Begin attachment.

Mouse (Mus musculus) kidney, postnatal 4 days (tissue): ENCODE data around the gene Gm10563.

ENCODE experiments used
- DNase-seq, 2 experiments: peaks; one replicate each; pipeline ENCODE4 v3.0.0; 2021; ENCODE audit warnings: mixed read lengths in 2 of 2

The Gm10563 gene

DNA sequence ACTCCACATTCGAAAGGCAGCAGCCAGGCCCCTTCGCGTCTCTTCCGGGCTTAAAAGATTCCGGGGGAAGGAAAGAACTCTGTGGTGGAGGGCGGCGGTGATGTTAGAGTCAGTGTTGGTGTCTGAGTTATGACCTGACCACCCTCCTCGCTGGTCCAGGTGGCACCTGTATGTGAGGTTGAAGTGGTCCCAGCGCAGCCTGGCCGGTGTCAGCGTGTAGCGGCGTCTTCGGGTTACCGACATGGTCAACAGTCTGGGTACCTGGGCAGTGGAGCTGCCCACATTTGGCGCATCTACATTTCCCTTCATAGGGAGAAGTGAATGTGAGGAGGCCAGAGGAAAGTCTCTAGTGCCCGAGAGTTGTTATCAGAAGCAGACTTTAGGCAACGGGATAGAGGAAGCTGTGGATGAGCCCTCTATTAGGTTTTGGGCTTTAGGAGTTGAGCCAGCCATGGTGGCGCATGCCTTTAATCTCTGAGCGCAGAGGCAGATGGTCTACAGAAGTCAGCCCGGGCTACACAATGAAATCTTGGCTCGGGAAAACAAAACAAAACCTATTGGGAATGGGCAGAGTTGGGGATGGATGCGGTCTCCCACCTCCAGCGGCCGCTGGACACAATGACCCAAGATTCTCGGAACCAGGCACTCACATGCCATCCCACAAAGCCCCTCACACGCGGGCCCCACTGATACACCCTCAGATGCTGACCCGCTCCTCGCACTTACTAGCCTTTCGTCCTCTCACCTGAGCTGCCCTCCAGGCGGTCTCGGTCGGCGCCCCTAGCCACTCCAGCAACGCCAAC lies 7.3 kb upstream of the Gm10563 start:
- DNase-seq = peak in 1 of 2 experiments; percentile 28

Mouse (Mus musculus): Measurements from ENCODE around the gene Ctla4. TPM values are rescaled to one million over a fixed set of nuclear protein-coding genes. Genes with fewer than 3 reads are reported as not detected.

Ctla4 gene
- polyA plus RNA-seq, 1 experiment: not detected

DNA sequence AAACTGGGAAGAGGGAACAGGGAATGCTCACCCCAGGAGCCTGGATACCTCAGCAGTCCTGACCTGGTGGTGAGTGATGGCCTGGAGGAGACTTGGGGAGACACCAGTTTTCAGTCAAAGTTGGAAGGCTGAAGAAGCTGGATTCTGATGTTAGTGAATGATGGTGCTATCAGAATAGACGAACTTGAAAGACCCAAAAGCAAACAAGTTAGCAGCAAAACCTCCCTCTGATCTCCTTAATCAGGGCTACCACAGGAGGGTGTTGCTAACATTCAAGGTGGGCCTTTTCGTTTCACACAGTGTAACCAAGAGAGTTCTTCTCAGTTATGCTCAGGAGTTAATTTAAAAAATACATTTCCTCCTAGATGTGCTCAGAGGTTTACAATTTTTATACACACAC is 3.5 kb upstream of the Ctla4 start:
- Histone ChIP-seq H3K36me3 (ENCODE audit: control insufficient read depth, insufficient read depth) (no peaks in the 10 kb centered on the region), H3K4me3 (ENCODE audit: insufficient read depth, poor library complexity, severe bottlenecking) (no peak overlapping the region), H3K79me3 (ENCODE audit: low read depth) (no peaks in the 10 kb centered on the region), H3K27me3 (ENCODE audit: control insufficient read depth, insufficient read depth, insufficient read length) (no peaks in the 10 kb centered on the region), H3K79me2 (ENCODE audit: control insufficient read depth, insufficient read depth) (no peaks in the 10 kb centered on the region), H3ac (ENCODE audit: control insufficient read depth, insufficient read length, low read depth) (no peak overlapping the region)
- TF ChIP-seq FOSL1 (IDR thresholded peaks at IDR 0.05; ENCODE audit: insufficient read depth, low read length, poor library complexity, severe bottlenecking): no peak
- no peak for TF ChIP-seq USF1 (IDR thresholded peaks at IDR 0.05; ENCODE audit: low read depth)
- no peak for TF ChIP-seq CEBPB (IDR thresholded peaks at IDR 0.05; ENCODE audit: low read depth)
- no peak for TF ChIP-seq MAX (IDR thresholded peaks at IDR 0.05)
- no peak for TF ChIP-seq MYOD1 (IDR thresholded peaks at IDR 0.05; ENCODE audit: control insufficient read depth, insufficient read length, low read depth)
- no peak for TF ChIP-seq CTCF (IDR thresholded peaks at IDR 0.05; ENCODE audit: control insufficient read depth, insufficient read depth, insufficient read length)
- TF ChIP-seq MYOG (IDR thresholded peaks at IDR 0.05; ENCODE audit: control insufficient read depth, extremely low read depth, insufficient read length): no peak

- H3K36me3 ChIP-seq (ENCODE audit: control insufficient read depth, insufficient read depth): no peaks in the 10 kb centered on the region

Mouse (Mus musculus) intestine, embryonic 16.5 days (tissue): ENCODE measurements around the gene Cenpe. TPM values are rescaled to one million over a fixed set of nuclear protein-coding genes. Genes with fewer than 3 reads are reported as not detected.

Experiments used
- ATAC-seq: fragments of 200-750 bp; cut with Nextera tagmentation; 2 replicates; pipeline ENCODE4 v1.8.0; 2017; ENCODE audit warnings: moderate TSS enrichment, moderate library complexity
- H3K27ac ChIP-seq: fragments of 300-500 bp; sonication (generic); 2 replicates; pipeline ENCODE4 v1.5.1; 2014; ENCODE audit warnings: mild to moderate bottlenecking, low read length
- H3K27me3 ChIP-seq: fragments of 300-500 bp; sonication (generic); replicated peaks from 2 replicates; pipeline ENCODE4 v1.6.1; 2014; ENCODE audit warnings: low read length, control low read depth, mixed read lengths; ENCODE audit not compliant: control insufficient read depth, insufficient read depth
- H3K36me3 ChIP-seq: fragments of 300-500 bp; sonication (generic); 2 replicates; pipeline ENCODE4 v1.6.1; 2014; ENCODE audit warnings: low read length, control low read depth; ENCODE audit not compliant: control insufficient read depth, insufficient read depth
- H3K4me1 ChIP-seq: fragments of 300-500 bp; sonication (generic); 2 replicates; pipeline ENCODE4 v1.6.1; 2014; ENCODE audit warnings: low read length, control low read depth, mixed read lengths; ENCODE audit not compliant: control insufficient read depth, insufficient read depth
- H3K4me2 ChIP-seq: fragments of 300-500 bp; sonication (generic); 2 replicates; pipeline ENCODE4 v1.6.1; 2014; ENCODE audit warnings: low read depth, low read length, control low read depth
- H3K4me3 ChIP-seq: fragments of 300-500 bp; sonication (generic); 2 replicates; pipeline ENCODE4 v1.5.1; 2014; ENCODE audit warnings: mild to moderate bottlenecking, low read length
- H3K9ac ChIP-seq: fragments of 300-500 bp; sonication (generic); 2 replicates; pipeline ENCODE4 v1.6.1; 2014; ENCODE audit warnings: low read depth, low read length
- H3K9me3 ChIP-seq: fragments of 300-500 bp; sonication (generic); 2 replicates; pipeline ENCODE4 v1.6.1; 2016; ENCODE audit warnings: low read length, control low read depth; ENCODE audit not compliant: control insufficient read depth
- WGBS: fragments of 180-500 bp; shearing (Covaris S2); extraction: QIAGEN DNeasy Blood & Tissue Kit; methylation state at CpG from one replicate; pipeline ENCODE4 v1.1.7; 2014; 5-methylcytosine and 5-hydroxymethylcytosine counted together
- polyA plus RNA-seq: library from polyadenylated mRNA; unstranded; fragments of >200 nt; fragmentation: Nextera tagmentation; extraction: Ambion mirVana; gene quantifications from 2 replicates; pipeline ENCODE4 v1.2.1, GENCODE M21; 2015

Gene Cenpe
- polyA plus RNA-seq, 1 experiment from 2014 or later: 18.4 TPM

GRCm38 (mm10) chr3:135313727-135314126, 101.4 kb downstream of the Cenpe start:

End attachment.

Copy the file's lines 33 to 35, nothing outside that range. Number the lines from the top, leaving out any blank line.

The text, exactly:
Gene Cenpe
- polyA plus RNA-seq, 1 experiment from 2014 or later: 18.4 TPM

GRCm38 (mm10) chr3:135313727-135314126, 101.4 kb downstream of the Cenpe start: